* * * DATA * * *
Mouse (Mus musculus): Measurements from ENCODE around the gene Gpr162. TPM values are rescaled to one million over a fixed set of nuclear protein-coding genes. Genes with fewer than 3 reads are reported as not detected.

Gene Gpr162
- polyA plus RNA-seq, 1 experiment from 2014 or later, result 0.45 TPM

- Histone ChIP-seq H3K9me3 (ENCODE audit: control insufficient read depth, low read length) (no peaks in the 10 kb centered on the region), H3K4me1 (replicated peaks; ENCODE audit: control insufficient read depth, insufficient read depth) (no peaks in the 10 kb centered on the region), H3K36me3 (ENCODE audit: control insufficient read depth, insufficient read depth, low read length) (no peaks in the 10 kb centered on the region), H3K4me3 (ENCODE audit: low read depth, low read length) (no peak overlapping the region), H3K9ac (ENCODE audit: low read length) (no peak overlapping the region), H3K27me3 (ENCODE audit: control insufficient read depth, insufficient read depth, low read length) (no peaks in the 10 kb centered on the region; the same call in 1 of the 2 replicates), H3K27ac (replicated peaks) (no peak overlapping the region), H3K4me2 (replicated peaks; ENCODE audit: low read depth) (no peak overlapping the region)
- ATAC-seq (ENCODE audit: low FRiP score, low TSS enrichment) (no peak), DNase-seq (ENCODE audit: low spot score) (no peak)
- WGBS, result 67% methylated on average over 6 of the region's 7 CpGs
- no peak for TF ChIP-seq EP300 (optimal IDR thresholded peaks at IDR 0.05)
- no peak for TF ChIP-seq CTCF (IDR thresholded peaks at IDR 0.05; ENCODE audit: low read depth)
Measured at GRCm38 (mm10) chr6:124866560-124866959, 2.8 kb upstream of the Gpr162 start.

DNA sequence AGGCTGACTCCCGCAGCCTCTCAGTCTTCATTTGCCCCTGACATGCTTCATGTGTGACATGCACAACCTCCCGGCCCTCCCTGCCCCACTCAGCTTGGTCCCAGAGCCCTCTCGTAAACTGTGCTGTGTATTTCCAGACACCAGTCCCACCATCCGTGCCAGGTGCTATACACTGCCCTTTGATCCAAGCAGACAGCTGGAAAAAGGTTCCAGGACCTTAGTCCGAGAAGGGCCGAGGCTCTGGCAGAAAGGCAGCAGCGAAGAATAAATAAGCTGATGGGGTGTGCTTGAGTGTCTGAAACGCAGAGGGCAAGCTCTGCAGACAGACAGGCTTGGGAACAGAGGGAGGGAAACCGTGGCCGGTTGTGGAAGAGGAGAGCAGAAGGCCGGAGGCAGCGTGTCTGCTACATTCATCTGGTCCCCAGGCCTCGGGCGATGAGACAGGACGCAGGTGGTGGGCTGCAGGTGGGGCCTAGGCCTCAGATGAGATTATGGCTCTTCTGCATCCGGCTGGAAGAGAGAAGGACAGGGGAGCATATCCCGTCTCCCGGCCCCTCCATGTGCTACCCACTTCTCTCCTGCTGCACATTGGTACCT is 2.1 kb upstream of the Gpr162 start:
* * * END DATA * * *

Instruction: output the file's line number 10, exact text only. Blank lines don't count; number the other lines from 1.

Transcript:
DNA sequence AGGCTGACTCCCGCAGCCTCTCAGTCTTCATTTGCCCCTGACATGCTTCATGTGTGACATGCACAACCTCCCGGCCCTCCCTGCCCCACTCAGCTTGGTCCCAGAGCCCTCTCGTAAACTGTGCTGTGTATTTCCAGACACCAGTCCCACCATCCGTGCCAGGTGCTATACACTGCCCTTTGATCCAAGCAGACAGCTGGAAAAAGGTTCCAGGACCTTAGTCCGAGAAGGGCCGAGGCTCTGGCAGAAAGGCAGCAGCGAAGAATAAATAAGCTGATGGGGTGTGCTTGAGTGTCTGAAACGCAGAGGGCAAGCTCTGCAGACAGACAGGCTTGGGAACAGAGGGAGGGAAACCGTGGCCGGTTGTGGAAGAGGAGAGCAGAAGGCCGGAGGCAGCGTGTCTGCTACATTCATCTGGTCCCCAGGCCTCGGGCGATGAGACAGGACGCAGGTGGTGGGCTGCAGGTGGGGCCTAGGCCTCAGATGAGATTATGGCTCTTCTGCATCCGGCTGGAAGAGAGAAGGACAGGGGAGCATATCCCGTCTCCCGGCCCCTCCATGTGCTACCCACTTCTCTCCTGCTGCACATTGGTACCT is 2.1 kb upstream of the Gpr162 start: